In addition to reducing the number of generic hallmarks required for the disclosure of a reportable transaction, the proposed changes broaden the scope of the existing rules by modifying the definition of “avoidance transaction”. For purposes of the reportable transactions rules, an “avoidance transaction” is no longer defined solely by reference to the GAAR provisions (a transaction that would result in a tax benefit, unless it has been undertaken primarily for bona fide purposes other than to obtain the tax benefit), but is a transaction where it can reasonably be considered that one of the main purposes is to obtain a tax benefit.
The draft legislation provides that a transaction under this category is reportable within 45 days of entering into the transaction if it is the same as or substantially similar to a transaction (or transaction in a series) as designated by the Minister of National Revenue.
The draft legislation does not include any designated transaction. However, Finance has provided examples of transactions that may be notifiable transactions. These include transactions to avoid CCPC status, trust transactions to avoid the 21-year deemed realization rule, and back-to-back lending transactions to avoid the thin capitalization rules.
Uncertain Tax Treatments
The draft legislation provides that information for uncertain tax treatments is reportable on or before a corporation’s filing due date for the particular year. As drafted, a reportable uncertain tax treatment arises where the corporation’s relevant financial statements reflect uncertainty over whether a tax treatment will be accepted by the tax authority, including a decision not to include the particular amount in its income tax return.
Reassessment Period and Penalties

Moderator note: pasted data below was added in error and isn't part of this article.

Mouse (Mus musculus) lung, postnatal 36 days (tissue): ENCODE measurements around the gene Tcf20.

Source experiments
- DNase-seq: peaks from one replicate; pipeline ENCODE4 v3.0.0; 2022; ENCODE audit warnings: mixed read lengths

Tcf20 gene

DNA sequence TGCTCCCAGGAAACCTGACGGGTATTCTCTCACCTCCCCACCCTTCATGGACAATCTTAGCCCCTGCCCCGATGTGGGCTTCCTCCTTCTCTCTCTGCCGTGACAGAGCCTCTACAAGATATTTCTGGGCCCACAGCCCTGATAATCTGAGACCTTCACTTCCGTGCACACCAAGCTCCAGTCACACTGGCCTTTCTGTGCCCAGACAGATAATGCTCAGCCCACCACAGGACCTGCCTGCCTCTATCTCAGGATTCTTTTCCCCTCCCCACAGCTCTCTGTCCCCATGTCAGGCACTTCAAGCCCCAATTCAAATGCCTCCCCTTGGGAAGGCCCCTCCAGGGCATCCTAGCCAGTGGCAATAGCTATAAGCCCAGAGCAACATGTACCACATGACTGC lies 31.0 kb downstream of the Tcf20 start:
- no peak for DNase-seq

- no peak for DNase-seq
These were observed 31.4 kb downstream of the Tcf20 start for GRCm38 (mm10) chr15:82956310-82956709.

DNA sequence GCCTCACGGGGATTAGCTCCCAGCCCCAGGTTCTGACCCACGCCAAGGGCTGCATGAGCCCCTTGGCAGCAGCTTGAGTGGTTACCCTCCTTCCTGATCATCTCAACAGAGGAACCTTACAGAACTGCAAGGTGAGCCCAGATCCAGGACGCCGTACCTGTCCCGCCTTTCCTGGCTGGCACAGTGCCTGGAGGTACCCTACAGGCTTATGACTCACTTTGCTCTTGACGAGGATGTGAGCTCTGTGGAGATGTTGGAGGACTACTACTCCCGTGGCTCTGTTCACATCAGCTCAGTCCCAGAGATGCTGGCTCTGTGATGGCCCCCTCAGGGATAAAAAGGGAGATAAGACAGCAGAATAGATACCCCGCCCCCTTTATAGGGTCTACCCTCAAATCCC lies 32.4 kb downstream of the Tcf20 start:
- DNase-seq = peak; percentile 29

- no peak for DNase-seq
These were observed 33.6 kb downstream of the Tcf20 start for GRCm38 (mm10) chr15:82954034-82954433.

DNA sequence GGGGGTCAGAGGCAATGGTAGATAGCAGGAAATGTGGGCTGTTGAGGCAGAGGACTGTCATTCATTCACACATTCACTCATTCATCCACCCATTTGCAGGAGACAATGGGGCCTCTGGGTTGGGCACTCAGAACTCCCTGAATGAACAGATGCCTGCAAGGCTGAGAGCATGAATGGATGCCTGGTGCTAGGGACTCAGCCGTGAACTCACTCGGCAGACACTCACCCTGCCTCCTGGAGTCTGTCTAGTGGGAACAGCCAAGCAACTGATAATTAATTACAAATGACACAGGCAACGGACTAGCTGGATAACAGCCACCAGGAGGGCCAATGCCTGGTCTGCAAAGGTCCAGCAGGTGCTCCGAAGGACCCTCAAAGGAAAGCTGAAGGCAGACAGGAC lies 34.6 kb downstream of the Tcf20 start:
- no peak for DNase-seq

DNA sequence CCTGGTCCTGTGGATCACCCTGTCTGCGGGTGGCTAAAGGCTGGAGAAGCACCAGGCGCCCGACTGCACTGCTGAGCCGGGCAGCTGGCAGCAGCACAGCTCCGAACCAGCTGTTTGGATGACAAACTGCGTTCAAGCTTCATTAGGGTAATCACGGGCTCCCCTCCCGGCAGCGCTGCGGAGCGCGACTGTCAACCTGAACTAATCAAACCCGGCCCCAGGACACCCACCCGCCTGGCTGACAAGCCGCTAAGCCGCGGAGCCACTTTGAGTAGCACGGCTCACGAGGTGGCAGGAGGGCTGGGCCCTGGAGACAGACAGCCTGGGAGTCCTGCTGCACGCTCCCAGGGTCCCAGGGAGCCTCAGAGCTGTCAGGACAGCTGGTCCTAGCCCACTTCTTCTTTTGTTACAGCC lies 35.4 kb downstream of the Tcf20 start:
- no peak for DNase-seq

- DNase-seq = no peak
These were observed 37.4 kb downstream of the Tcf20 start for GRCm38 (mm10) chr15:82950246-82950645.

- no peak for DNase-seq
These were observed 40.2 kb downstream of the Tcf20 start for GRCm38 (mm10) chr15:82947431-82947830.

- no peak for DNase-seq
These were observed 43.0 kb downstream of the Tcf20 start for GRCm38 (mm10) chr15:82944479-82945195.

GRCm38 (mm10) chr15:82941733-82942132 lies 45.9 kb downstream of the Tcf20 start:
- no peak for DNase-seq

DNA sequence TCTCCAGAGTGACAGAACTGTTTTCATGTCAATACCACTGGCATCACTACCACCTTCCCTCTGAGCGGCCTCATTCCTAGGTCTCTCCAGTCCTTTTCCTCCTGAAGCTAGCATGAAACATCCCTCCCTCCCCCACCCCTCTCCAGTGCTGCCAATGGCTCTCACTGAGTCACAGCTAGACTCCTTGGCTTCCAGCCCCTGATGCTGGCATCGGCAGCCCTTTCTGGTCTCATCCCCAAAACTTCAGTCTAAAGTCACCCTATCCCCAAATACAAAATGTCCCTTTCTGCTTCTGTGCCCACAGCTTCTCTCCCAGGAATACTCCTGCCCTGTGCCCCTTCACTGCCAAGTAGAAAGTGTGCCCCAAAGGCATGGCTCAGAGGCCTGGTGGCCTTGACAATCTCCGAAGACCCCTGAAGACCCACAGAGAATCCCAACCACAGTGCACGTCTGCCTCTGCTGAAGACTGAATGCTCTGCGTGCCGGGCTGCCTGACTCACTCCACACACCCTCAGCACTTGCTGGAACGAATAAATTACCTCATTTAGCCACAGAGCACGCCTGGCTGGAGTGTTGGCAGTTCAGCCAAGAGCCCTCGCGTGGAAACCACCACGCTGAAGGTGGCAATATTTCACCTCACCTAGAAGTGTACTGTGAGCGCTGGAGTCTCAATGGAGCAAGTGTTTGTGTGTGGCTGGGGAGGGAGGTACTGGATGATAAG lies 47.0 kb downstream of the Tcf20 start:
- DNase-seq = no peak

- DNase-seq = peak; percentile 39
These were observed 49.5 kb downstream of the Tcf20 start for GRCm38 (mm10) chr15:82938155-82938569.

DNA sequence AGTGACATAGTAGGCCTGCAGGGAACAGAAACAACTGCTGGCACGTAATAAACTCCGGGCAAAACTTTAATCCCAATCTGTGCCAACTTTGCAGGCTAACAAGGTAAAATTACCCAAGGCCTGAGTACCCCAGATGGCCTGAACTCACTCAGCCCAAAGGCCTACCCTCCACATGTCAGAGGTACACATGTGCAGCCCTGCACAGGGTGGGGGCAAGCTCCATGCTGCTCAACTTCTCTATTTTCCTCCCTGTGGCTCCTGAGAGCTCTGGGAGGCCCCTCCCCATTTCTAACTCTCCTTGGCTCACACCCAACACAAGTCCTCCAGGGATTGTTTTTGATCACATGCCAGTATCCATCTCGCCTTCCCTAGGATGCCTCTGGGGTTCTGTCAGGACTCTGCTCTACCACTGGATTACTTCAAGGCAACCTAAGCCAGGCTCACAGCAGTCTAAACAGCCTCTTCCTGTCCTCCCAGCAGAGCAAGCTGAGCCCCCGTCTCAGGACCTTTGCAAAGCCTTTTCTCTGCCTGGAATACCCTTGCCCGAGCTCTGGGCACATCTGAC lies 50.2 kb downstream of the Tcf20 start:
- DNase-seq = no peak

The Mandatory Disclosure Rules would extend the commencement of the normal reassessment period for an applicable transaction until the required disclosure has been made. Additionally, under the draft legislation, penalties are imposed for failure to report on a sliding scale up to a maximum of 25% of the tax benefit for reportable and notifiable transactions, and up to a maximum of $100,000 for each particular uncertain tax treatment.
As noted above, Finance has delayed the coming into force of changes to the rules for reportable transactions and the enactment of the rules for notifiable transactions. Thus, for 2023, taxpayers entering into reportable transactions that fall under the proposed rules (but not under the existing rules) or notifiable transactions falling under the proposed rules should be aware of the disclosure obligations as currently drafted, but they will not yet have to disclose such transactions. Disclosure will be required after a bill implementing the Mandatory Disclosure Rules receives Royal Assent. This will give Finance time to assess the public’s feedback on the proposed rules and revise the draft legislation as it considers appropriate prior to taxpayers making the required disclosure. However, it is unclear whether this is equally applicable to uncertain tax treatments.
For uncertain tax treatments, Finance maintained that the coming into force is applicable to taxation years beginning after 2022 (except for associated penalties which will apply only after Royal Assent). Thus, for 2023, most corporations to whom the uncertain tax treatment provisions may apply, will not have to begin to disclose the required information until 2024. However, relevant corporate taxpayers need to be cautious of triggering a deemed year-end and having the disclosure obligations for uncertain tax treatments arise while the legislation is in draft and being further considered by Finance. For example, if a relevant corporation ordinarily has a calendar year-end and concludes a transaction that causes a deemed year-end in March of 2023, it may have a disclosure obligation for reportable uncertain tax treatments in September of 2023. In this situation, it is unclear whether Finance will have sufficient time to assess the feedback received and revise the draft legislation (if it considers it appropriate to do so) prior to the required disclosure due date. Accordingly, corporations to whom the uncertain tax treatment rules could apply should carefully consider their disclosure obligations and associated timing prior to entering into transactions that cause a deemed year-end in 2023.
About the authors
Lisa Watzinger is a senior associate at KPMG Law LLP, and Emily Zhong is an associate at KPMG Law LLP.
 These rules are not dealt with within this article.
 For clarity, the existing reportable transaction rules as set out in section 237.3 of the Income Tax Act continue to apply, and any taxpayers (and advisors and promoters) entering into reportable transactions, as defined under the current rules, are required to disclose such transactions pursuant to the current rules.